Sunday, July 26, 2009

Must end-users end up as fools?

Breakfast at terrorist-decorated Taj, with Ratan Tata and Mukesh Ambani on either side -- what triumphant symbolism to crown Hillary Clinton’s public relations tour de force in India. But did it work? It did make possible one impossibility; uniting the BJP and the Communists in a common cause. They were equally agitated, as indeed were some ruling party MPs, over the “hidden details” of the agreements the American lady finalised with our Government.

What offended them, and a lot of others, was the way America insists on American laws overriding the laws of other sovereign nations. They want our business – billions of dollars worth military equipment. But when we buy them, we must also buy the superiority of American laws which demand the right of inspection by American officials of our equipment and their deployment. Even the Indian Prime Minister’s special aircraft is subject to American inspection/approval from time to time because a US company supplied it.

The problem here is an attitude of mind. Remember the saying, “What is good for General Motors is good for the world”. Well, it now stands proved that it was not even good for General Motors which has collapsed. But the attitude of mind has not changed. What the US Congress resolves for America is binding on the world.

There is a further problem. The high-falutin attitude works only with orderly countries that have their own functioning parliamentary and legal systems. It never worked with Pakistan, for example. Massive quantities of American arms were supplied to Pakistan to strengthen its democratic forces. But most of the weaponry was used against India. America did not or could not take action under its end-user laws. Pakistan is smart enough to know that America recognises only West-ward looking terrorists. So they mounted a serious campaign against the Swat Talibans and won applause from the likes of Hillary. Which left Pakistan free to carry on merrily with east-ward looking terrorists. (V.K.Krishna Menon used to scorn Americans for assuming that their guns supplied to Pakistan could only fire in one direction).

Why is it that India appears unable to call this kind of bluff? Is it just a matter of Manmohan Singh’s avowed admiration for America? Or is there, additionally, a lingering colonial mentality in our bowing to the West as a matter of habit?

Our history since independence is studded with events that suggest such a predilection on our part. We internationalised the Kashmir issue (when there was no need to do so) because Nehru was easily influenced by the Mountbattens. Imagine China taking the Tibet issue to the UN. In 1994 in the wake of the Bhopal gas tragedy, we allowed Union Carbide boss Anderson to walk free. Indian law was rendered toothless. In 1995 after a foreign aircraft dropped arms in the remote area of Purulia, five Latvian and one British crew were finally sentenced. But all of them were given executive pardon and allowed to go home. Will the American system allow any such leniency to jailed fashion designer Anand Jon who is widely believed to have been framed by business rivals in Los Angeles?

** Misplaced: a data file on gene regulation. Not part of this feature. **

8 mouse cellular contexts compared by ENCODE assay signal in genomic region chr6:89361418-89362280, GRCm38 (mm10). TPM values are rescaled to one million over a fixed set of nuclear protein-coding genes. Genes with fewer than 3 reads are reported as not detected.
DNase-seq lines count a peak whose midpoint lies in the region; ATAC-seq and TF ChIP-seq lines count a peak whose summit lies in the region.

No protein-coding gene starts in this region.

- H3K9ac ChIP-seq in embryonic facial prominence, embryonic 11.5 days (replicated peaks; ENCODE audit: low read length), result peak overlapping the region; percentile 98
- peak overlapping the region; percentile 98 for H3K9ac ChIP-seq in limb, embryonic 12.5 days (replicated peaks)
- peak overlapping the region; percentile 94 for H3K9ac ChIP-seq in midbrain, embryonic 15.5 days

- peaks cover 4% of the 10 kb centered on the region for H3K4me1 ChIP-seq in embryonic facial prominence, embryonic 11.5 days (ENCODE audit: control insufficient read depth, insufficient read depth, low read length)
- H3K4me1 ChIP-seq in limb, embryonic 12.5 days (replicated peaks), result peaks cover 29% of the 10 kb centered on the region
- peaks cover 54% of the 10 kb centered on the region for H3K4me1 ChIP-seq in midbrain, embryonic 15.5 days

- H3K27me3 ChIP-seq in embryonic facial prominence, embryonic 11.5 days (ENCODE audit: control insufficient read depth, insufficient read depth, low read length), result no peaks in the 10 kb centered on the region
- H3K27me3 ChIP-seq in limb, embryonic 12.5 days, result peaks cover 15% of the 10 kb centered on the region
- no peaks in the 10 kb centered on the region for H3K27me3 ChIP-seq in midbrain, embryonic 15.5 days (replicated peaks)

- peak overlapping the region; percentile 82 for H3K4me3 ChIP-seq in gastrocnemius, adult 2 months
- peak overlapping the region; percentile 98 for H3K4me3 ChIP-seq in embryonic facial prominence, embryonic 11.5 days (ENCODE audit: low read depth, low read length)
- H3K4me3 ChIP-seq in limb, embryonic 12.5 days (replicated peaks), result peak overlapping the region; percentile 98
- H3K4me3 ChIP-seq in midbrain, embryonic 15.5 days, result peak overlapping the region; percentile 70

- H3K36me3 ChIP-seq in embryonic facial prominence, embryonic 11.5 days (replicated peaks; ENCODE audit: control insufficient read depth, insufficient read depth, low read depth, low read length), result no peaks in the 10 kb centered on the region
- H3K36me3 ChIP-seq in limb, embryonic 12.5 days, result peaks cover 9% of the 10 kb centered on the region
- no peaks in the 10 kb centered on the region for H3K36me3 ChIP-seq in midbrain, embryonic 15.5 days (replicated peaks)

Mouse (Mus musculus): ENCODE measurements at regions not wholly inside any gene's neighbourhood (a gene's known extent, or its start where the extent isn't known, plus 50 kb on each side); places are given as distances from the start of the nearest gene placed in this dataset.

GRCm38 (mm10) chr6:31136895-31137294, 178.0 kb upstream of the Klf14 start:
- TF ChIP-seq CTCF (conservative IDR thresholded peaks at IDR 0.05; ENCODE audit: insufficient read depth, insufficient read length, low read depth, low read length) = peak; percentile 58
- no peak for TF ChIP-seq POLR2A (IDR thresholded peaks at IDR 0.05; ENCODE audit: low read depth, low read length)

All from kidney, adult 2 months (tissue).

Six decades after independence, we are still to learn how to stand up for our dignity. Imagine how dramatically equations will change if we do a few things the American way. Give our business, for example, to European suppliers of weapons and nuclear plants who do not have humiliating end-user specifications. And ensure that a departing American dignitary or two are body-searched at our airport. That’s a language that will be instantly understood.

Sunday, July 19, 2009

The CPM’s Last Hurrah


Perhaps we need not be surprised that the CPM is being driven by a death-wish. Perhaps the CPM should die away so that a genuine, progressive Left movement can take shape in India. It is written that destruction precedes creation.

Kerala, more than West Bengal, demonstrates the lethal certainty of the death-wish. For it is in Kerala that the CPM has turned against itself with devastating effect. In Bengal it is the people who turned against the CPM – the result of three decades of terror rule. That it was indeed rule by terror, the world is only now beginning to learn. Not only was the police, the schools, the civic services filled with party cadres, the CPM had set up armed squads of its own in the rural areas to ensure that not a mouse moved without their permission.

In Bengal, clearly, it was arrogance of power that undid the CPM. In Kerala it was the greed for power. Party boss Pinarayi Vijayan (PV) saw himself as a Vladimir Putin whose writ would run even if another man sat in the President’s chair naam ke vastay. Veteran V.S. Achutanandan (VS) was a stumbling block. The entire history of Kerala in recent years can be seen in terms of PV’s manoeuvres to make mincemeat of VS.